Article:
That prospect, or something even more chilling, may be part of what’s driving the sixteen Republican House sponsors (out of 132) of the Freedom to Read Protection Act. The bill would revoke the government’s new power to secretly demand people’s library-borrowing and bookstore-purchase records. (The House attempted to attach an amendment cutting funds for such efforts to the State Department appropriations bill.) “If you want to write about how a terrorist can build a bomb, you shouldn’t be considered a terrorist,” says Republican Representative C.L. “Butch” Otter of Idaho, “and that’s what the bill does.” The conservative Otter–one of only three Republicans to vote against the Patriot Act in 2001–calls the bill “the first of many efforts to assuage some of the problems of the Patriot Act.” He underlined that point in July, when he won an overwhelming House victory banning any spending for the act’s Section 213, allowing “sneak and peak” searches without notification of the subject. Otter now sees a changed attitude in the House: “Counties, cities, libraries and folks are writing letters to members of Congress asking what’s going on,” he says. “A lot of folks who voted for it have started to take another look.”
Among those looking hard is Republican F. James Sensenbrenner of Wisconsin, chairman of the House Judiciary Committee. This past spring, when Senate Judiciary Committee chairman Orrin Hatch suggested making all the Patriot Act’s new powers–which sunset in five years–permanent, Sensenbrenner offered an alternative proposal: “Over my dead body.”
Part of what’s making the Patriot Act look different to so many Congress members and state legislators is a stream of protest driven by the American Library Association, which has firmly opposed the Patriot Act sections touching libraries. The association has also advised its members to speed up their electronic elimination of borrowing records, and libraries all over the country have followed this approach to making themselves more subpoena-proof. Before the Patriot Act, says Emily Sheketoff, the Washington associate executive director of the ALA, “library records were sacrosanct. The courts had recognized that there was a direct relationship between freedom of speech, privacy rights and your reading records.”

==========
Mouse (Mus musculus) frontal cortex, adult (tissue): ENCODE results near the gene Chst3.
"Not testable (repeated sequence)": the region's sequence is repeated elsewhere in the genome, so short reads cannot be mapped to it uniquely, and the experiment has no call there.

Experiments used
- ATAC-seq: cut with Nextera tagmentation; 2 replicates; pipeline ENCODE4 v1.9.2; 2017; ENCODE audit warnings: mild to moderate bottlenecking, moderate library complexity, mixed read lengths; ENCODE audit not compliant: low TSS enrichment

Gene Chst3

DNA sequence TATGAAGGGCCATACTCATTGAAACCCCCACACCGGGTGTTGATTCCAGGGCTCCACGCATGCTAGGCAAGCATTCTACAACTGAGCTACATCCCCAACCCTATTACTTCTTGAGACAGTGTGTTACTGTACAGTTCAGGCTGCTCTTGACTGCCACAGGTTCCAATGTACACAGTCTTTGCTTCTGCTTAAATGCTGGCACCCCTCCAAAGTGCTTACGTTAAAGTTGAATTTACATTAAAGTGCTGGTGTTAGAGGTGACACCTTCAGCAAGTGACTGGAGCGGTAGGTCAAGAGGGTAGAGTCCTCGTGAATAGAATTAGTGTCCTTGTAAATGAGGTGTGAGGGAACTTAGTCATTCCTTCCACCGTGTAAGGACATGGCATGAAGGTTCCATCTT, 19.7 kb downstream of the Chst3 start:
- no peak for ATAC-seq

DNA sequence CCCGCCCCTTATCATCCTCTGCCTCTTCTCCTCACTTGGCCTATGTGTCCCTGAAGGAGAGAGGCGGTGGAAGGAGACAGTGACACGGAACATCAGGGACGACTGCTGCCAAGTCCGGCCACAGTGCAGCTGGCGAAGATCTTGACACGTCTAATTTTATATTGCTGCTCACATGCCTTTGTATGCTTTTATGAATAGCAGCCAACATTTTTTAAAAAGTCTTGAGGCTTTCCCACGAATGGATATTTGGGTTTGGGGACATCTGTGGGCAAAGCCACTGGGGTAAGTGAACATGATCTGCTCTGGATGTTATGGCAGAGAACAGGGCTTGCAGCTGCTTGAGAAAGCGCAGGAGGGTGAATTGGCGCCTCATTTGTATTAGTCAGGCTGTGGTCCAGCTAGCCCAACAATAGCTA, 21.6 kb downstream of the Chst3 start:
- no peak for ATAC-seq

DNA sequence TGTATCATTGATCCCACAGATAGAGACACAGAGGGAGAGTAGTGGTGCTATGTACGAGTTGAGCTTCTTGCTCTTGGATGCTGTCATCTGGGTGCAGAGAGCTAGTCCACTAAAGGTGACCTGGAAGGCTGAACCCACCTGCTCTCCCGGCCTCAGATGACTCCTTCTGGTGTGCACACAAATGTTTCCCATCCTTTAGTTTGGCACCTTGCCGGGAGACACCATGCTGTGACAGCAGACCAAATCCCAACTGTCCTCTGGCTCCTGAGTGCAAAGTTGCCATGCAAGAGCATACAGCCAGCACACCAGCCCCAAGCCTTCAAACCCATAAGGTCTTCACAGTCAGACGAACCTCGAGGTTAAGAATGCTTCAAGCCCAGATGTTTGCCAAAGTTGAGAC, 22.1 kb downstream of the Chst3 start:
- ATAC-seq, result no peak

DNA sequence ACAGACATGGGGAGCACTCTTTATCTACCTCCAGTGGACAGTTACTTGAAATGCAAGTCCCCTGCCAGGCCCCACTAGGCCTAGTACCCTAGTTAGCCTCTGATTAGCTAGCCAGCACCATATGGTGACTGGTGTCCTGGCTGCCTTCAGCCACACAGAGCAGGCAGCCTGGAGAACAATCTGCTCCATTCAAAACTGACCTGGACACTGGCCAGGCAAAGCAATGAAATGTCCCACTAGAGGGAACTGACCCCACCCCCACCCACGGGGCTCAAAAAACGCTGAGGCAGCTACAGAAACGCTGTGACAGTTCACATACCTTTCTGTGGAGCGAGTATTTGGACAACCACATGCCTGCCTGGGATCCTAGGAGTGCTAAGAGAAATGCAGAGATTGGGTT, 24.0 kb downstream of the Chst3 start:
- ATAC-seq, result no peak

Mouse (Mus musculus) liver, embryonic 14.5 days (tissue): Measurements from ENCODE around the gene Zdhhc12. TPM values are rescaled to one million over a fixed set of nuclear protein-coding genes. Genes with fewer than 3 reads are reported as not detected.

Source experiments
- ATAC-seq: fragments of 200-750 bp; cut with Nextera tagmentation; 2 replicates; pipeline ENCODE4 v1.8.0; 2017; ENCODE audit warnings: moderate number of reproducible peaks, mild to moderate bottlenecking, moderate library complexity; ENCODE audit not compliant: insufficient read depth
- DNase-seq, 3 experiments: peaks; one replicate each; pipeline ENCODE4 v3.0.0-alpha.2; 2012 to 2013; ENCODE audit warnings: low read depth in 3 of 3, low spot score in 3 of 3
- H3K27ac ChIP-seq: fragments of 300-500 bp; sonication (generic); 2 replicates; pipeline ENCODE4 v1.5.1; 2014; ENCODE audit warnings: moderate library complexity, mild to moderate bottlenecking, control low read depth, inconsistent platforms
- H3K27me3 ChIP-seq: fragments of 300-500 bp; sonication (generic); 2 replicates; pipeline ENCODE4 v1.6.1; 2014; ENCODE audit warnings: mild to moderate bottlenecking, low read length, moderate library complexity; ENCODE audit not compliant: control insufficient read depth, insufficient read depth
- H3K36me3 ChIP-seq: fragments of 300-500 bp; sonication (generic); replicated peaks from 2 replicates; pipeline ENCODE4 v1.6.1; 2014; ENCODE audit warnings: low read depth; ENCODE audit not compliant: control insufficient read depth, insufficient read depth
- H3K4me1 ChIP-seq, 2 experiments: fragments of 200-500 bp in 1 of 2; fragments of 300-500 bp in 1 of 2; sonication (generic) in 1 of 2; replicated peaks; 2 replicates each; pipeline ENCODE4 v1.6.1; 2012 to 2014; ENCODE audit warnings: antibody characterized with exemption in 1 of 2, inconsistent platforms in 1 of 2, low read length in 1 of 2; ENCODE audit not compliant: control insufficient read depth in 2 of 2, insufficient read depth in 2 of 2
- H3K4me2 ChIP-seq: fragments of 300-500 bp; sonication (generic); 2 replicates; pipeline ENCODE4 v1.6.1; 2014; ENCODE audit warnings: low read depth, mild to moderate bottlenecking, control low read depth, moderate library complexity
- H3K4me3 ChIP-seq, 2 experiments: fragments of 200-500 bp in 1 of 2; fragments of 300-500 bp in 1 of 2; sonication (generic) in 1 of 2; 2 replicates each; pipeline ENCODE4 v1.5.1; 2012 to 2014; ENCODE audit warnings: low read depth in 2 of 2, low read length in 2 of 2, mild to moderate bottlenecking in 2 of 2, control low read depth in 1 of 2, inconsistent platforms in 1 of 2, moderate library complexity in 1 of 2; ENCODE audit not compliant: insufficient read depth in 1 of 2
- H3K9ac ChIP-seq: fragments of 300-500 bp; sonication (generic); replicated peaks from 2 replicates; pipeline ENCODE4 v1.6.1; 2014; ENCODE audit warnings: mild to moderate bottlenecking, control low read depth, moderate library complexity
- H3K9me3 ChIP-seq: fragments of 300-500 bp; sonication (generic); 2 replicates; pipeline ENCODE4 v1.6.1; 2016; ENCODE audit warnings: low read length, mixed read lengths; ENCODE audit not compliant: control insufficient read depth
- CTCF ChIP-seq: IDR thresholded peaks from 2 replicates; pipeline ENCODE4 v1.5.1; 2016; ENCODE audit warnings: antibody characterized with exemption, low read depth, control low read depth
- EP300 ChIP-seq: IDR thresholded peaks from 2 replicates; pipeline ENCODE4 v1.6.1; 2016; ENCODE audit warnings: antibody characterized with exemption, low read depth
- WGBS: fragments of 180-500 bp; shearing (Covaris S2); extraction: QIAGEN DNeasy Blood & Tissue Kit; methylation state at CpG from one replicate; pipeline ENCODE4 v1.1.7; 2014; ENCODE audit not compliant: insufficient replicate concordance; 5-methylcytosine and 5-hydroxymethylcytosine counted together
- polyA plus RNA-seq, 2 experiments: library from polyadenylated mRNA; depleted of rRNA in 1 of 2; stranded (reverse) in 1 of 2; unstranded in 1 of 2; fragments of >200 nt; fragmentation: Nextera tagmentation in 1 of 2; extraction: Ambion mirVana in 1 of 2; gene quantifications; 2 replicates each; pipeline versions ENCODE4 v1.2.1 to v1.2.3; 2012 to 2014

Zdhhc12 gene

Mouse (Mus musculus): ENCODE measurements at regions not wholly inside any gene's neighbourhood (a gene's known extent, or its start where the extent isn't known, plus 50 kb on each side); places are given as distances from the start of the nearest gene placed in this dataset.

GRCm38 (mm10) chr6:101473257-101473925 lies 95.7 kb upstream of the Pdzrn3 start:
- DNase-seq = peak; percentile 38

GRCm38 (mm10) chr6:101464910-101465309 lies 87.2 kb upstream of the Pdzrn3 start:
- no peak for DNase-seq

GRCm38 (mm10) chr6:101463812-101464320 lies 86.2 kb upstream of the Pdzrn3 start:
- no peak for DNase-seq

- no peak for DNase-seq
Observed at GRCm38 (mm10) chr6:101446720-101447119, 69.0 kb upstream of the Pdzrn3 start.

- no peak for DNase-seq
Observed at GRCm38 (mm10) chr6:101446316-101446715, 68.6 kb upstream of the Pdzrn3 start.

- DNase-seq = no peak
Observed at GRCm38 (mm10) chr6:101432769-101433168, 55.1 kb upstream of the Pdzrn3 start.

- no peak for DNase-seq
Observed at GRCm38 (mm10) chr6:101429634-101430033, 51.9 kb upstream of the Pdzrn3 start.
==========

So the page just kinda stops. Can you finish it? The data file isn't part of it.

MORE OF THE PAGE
Lots of Americans who don’t usually consider themselves leftist activists sit on local library boards and commissions, and Washington is hearing from them. In trying to resist a Justice Department that alternates between abusing the new powers it has and demanding more, liberals could have worse allies than librarians and libertarians.
Before the Senate adjourned for the August recess, Ron Wyden, an Oregon Democrat, and Lisa Murkowski, an Alaska Republican, introduced legislation to cut the Patriot Act back sharply. The war on terror and the rights of Americans must be balanced, said Murkowski: “To date it appears portions of the Patriot Act may have moved the scales out of balance.” The bill carries the endorsement of such conservative mainstays as Americans for Tax Reform, the Free Congress Foundation and the Rutherford Institute.
Democratic Senator Russell Feingold of Wisconsin was the only senator to vote against the Patriot Act, but these days he feels a lot less lonely. “It’s just unbelievable how many people are concerned about this,” says Feingold. “They get the feeling that these are powers that could be used to monitor them.” It turns out a lot of conservatives don’t like that either. And John Ashcroft has had to notice.